The Mannells are retiring in Panama in a home they built from scratch utilizing nothing more than people skills, motivation and a will to see a dream come true. The couple describes the risks and rewards of attempting to build a retirement home in a tropical paradise, from learning the language and culture through trial and error, to finding out a homebuilding project is also a way to build a sense of community. For more on this continue reading the following article from International Living.
?Building a home overseas is one of the greatest challenges you can take on. But ask Doug Mannell, 66, and his wife Linda, 63, and they say: “Sure, we’d do it again.”
It’s not for everyone, but building your own home can be immensely rewarding.
“One of the best things you can do when moving overseas is to play to your strengths,” says Doug. An engineer who ran a renovation business back home in Toronto, Doug has the kind of experience that makes it easy for him to read blueprints. With her experience in interior design, Linda doesn’t find her big blank canvas of a home daunting. The Mannells have also learned enough Spanish to communicate with their foreman and crew.
So what if you don’t have the same skills? Should you give up on building your dream home in Panama? Absolutely not. Without their renovation and design experience, Doug and Linda might have opted to contract an architect or project manager to oversee the building process. Play to your strengths, and don’t hesitate to get help for the other stuff.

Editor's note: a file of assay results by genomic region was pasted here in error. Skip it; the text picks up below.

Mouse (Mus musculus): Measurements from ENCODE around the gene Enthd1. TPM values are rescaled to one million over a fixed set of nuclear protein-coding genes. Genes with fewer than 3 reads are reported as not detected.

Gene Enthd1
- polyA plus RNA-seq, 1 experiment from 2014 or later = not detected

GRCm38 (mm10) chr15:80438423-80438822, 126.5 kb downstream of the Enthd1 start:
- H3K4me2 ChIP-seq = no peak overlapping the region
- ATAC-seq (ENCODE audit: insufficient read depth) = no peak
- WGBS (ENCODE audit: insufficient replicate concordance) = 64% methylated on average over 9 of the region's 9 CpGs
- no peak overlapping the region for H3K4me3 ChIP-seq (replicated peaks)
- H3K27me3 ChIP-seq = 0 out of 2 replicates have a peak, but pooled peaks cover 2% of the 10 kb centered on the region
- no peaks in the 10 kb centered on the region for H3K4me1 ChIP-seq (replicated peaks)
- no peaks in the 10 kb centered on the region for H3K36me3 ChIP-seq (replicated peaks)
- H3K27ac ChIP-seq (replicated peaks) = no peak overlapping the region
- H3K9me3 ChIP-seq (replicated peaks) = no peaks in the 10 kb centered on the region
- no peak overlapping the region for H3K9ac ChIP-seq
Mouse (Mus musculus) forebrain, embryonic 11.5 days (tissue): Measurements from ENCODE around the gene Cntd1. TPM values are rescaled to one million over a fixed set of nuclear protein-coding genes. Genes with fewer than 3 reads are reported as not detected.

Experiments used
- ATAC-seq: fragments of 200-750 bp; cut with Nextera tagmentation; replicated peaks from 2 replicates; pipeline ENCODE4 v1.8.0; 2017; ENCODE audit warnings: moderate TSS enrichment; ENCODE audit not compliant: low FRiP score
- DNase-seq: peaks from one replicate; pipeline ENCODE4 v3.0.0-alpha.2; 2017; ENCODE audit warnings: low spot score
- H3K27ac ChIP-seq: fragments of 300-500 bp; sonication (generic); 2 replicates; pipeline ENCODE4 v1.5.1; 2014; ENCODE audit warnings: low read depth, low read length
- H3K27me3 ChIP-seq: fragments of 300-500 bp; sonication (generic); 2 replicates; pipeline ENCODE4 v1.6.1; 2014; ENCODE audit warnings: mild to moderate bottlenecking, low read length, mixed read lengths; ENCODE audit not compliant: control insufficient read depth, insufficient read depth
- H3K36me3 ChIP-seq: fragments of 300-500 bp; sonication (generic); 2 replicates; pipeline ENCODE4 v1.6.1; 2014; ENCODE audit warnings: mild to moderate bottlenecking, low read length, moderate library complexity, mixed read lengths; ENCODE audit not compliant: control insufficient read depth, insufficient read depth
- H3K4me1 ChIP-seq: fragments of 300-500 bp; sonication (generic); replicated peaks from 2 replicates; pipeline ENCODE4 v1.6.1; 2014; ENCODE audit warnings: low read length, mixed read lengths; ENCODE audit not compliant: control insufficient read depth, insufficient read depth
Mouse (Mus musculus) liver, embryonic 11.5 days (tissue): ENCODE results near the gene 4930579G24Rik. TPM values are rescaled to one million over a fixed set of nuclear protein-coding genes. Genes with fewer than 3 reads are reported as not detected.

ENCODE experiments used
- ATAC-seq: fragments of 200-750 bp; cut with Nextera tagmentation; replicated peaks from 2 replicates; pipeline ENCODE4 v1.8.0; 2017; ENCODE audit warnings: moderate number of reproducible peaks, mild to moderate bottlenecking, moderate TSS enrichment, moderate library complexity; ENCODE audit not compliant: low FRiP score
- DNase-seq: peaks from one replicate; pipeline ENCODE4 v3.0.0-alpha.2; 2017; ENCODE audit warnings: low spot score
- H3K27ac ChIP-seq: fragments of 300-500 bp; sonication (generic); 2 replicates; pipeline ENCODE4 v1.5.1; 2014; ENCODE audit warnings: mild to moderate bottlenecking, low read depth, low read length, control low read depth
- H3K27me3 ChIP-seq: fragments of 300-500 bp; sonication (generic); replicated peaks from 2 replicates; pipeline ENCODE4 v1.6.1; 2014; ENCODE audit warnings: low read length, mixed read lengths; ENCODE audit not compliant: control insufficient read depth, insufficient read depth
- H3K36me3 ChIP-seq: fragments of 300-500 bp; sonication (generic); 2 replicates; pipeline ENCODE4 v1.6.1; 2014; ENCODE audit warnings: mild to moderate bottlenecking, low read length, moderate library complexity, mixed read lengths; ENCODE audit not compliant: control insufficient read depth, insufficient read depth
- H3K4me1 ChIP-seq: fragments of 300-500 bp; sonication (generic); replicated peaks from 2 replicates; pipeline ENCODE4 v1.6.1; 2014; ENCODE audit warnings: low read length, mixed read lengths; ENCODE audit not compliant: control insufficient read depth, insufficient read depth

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As it is, Doug and Linda are well on their way to having their dream home. They are building in a tiny beach town called San Carlos, where a few other expats have joined them in forming a friendly community. Just over an hour by car from Panama City, it’s an ultra-convenient location.
Linda’s face lights up as she talks about the layout of her new home. “I never dreamed of having an outdoor kitchen ’til I came here,” she says. But the weather and lifestyle changed that. She and Doug have decided to have an “outdoor” living area, kitchen, and even a bar area…they’ll all be under the main roof but they will open to the greenery all around—no walls.
It hasn’t all been sunshine and roses. The Mannells admit that getting their dream home came with challenges and a steep learning curve. For example, one day Linda came home to find the outdoor kitchen bar had been built too high. She pointed it out, but a lot of work had already been done. Starting anew would require ripping it all out—how would the foreman and crew take it?
Happily, Doug and Linda have a good relationship with their staff. “We respect each other,” says Doug. “We involved the foreman in our discussion, he understood our motivation, and it got done. And it is a far better result,” he adds. “Linda was right.” (You can imagine Linda’s smile after hearing those three words.)
Turns out, it doesn’t take a huge Spanish vocabulary to get things done. The Mannells have come a long way, making friends and inspiring loyalty with their willingness to adapt to local culture, be respectful of the customs, and communicate. A hardware store in San Carlos even gave them a Christmas present last year—a sort of construction materials goody basket! “The store will even deliver materials to us…at times within the hour,” adds Doug. All because he cultivated a personal relationship…it’s the Panamanian way.
Says Linda: “We wouldn’t change this experience; we have embraced the lifestyle and are really happy in Panama.”
This article was republished with permission from International Living.